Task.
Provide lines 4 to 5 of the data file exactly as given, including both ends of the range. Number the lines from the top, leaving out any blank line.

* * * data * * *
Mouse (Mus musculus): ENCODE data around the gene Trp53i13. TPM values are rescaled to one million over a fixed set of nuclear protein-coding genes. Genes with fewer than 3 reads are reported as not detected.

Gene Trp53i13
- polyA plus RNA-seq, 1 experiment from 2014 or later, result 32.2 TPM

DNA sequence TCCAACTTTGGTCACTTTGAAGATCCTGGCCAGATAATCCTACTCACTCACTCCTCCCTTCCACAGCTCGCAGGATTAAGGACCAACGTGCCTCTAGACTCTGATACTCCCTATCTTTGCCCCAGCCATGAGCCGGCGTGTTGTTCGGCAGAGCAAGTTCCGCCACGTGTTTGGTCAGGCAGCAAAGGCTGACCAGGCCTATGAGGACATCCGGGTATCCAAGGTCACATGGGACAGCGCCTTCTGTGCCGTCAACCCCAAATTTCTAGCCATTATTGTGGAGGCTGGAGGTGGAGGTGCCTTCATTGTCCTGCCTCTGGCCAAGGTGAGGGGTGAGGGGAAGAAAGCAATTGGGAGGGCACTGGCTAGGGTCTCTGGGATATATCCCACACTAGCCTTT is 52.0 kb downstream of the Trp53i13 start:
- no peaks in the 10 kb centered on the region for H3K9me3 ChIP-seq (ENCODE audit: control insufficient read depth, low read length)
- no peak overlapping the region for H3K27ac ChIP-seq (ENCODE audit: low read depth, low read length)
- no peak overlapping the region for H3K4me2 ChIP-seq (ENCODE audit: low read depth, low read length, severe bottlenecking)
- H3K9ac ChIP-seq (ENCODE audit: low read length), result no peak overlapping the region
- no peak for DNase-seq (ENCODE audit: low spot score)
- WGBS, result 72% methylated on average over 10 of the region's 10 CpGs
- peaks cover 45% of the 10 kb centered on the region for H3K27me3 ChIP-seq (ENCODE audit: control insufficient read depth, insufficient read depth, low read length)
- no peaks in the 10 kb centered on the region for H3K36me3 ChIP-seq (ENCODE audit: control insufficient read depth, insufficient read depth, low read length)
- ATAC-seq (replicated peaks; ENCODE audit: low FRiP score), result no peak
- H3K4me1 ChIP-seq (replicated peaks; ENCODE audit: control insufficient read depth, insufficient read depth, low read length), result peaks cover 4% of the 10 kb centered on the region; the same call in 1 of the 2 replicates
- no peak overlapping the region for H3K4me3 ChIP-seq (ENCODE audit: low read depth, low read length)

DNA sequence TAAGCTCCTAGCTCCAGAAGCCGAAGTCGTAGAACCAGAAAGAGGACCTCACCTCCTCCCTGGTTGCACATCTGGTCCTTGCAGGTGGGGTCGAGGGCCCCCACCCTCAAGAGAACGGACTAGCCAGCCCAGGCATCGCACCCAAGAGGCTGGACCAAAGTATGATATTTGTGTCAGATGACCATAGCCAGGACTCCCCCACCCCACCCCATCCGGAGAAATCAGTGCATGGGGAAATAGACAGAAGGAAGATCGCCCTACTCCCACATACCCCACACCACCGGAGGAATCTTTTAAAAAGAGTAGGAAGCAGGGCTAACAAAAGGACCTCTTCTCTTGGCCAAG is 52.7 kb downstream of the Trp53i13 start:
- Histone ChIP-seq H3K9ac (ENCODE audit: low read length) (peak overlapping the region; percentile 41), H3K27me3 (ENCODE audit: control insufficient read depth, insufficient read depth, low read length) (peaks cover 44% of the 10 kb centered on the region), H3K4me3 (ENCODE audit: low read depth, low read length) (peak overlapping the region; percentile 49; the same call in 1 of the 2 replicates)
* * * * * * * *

DNA sequence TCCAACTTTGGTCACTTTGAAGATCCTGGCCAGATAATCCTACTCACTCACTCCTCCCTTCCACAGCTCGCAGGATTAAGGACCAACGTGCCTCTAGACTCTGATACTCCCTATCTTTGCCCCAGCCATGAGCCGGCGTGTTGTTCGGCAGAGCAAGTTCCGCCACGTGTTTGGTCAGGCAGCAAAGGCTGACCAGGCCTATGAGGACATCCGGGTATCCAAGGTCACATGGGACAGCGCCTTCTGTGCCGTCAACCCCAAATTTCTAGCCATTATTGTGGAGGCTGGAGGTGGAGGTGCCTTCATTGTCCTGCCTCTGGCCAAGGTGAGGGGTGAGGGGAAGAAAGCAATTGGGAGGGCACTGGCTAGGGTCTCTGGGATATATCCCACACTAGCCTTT is 52.0 kb downstream of the Trp53i13 start:
- no peaks in the 10 kb centered on the region for H3K9me3 ChIP-seq (ENCODE audit: control insufficient read depth, low read length)